While I was asked by several people to comment on this case, I have been reticent to do so. This was a case of a couple working with an agency that does not assist with the exit process or ensure a birth certificate is provided before their agency agreement is considered completed. Granted, this is a cheaper journey initially, but it can turn costly with additional travel and legal expenses.
In this case, the couple had a delivery of a healthy baby boy through Mexican surrogacy. From the information I have received from various parties, they worked with a clinic directly with a facilitator out of Canada. The clinic did a great job and based on the contract and obligations of the facilitator, he fulfilled his obligations.
Unfortunately, in Mexico, things are not fixed. It is a very hard journey for individuals with no experience in surrogacy (especially in Mexico) to navigate the various changes and requirements to achieve the birth certificate and the subsequent passport.
During the time Grayson and his parents were attempting to get their birth certificate, there was a player in the Civil Registry who was attempting to block birth certificates. This is clearly a human rights violation. Every person born has a right for that record to be created and issued. Unfortunately, as Grayson’s parents were working with an agency without feet on the ground in Villahermosa, this became a large challenge to navigate.
Here are the facts:
• There were three weeks between the birth and the issuance of the birth certificate.
• The couple was able to get their passport within days of the birth certificate being issued (by the US embassy in Mexico City).
• The US embassy quotes an average of four weeks from the time of arrival in Mexico City with all documents for return home. This has been reduced from the previous quote of 3-5 weeks issued early 2015. http://mexico.usembassy.gov/eng/citizen_services/passports-birth-report/surrogacy-art-and-dna-testing.html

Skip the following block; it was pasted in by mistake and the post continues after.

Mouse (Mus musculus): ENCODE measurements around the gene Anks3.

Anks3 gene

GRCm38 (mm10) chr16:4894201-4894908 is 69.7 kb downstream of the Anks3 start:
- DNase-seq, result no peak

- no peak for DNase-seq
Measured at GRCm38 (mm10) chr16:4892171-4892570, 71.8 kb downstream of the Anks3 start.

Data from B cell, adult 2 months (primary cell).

• The couple started a “Go Fund Me” page (http://www.gofundme.com/BabyGrayson2015) asking for $7,500 (of that $3,951 was raised) for “unexpected legal and travel expenses”.
• The couple hired the attorney most other agencies use as part of their general pricing structure. In the case of this couple, a lower “package” was more attractive though legal expenses were not taken into account.
• The couple spoke with several news outlets and the story of their “stranding” and at least one of those outlets published the story a day after the issue had been resolved. http://www.cnn.com/2015/05/08/americas/mexico-us-couple-surrogacy-snafu/
While I realize this was a very dramatic story at the time and very scary for those either on their journey or the couple themselves, the media attention and desire to create panic and cast doubt on the Mexico surrogacy journey was unfortunate.
Villahermosa, Tabasco remains one of the only places with structured surrogacy. It is always a set back to the future of surrogacy regardless of the country when there are negative stories. While it is important to share information, it is also important to keep perspective and share the regular, more common positive processes. I understand why this couple was feeling lost and panicked. I wish we as an industry would eliminate the option to exclude legal assistance for the exit process. It may bring more clients in with the lower costs but in the end, it is more time intensive and costly.
As a closing thought, don’t start a process without looking up basic information about estimated time frames. Raising money for “unexpected” travel costs when every government publication was saying 3-5 weeks (now four) because you are “stuck” for 3 weeks and a few days seems disingenuous.